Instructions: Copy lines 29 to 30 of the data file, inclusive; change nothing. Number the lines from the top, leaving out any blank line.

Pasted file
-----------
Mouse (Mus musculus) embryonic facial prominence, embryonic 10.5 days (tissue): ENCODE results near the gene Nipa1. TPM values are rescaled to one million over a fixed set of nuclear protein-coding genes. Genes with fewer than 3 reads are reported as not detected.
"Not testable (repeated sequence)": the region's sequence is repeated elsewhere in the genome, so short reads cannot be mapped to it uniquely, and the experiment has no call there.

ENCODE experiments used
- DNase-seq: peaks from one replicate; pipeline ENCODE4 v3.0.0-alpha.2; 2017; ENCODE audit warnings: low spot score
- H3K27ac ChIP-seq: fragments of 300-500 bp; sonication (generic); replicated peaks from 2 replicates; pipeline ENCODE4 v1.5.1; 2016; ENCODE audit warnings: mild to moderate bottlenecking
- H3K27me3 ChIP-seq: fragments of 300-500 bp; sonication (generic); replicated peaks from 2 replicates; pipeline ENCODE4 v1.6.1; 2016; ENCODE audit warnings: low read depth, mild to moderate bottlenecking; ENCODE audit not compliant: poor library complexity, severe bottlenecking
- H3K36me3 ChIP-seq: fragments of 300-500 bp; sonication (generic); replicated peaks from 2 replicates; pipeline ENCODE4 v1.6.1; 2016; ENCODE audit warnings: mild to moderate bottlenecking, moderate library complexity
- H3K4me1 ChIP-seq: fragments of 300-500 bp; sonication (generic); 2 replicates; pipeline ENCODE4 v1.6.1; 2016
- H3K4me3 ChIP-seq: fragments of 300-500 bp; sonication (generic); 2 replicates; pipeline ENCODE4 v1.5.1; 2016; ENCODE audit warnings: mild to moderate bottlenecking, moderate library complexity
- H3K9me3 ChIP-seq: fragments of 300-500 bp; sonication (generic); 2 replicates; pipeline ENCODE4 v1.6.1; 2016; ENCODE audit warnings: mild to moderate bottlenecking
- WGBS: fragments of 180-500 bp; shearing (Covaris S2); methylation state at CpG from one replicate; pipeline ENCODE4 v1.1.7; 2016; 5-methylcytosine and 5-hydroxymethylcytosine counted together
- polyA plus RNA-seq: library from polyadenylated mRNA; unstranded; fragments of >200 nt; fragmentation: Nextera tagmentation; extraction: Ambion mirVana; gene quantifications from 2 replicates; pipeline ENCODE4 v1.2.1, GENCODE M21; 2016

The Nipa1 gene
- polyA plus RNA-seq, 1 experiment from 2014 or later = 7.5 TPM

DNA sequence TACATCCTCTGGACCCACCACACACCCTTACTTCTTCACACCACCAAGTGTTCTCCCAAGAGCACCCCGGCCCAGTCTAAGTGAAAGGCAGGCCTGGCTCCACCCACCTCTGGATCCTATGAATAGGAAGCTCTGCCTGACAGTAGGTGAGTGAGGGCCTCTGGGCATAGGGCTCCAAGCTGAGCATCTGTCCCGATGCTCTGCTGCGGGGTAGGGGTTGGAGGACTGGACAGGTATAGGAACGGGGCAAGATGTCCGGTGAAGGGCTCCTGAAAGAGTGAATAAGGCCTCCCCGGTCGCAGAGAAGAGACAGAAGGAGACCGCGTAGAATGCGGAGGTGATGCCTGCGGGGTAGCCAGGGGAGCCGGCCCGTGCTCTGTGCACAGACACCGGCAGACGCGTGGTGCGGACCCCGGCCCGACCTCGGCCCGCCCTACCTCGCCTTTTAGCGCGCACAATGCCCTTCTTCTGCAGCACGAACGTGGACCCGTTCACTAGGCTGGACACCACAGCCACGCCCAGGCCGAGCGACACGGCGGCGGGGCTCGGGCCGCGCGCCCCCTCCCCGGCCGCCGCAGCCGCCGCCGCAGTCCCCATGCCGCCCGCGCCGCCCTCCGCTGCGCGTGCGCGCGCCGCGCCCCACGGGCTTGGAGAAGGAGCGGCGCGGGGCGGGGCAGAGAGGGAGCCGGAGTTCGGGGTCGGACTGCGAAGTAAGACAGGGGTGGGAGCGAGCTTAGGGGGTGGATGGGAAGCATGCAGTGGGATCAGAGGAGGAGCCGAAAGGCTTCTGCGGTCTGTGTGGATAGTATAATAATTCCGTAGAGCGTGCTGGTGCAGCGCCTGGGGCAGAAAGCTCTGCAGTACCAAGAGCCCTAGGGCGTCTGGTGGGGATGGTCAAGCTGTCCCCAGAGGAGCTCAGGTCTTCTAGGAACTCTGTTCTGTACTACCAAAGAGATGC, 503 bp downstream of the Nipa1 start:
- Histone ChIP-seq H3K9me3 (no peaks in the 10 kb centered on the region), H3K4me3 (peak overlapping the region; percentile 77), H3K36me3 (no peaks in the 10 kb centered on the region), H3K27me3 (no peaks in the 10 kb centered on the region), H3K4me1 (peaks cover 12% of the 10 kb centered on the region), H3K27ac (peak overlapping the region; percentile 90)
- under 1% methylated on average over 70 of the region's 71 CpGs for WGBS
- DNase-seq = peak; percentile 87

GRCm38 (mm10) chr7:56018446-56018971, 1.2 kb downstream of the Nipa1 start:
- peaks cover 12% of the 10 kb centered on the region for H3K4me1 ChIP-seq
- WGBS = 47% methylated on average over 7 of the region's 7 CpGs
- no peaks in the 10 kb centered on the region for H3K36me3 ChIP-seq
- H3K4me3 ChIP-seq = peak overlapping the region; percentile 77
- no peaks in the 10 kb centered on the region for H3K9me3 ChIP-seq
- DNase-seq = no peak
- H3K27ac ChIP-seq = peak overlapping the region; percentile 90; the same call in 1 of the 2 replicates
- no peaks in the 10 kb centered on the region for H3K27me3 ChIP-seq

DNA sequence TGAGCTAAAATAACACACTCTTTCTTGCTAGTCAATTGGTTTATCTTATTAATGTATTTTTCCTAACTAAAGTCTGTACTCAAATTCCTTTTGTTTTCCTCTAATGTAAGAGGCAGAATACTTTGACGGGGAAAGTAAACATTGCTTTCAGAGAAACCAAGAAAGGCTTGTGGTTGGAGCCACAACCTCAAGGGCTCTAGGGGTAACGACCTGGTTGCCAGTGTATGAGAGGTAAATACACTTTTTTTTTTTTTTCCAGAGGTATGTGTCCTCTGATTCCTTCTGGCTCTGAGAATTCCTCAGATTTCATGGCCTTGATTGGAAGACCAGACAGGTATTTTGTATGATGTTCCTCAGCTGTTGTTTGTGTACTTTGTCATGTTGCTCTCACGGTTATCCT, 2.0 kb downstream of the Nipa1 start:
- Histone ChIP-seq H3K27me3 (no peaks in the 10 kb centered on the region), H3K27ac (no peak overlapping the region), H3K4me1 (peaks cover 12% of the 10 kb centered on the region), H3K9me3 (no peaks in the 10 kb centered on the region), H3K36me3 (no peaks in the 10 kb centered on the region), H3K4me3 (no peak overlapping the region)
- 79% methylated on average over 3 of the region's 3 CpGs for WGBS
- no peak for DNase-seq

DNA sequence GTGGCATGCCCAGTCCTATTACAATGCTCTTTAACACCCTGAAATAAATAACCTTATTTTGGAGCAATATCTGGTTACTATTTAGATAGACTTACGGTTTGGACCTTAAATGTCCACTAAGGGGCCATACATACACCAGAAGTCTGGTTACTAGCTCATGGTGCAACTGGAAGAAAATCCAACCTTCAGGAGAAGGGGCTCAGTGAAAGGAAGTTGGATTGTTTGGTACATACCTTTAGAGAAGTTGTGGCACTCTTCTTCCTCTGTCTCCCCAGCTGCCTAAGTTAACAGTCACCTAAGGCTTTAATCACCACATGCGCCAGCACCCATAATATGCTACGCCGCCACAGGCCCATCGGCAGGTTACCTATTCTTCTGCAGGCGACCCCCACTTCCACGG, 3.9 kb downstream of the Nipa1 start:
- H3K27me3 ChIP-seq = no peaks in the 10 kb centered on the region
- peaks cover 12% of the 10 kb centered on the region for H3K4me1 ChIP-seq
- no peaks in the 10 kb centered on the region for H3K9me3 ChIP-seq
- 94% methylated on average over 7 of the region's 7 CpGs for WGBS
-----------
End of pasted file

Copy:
- Histone ChIP-seq H3K27me3 (no peaks in the 10 kb centered on the region), H3K27ac (no peak overlapping the region), H3K4me1 (peaks cover 12% of the 10 kb centered on the region), H3K9me3 (no peaks in the 10 kb centered on the region), H3K36me3 (no peaks in the 10 kb centered on the region), H3K4me3 (no peak overlapping the region)
- 79% methylated on average over 3 of the region's 3 CpGs for WGBS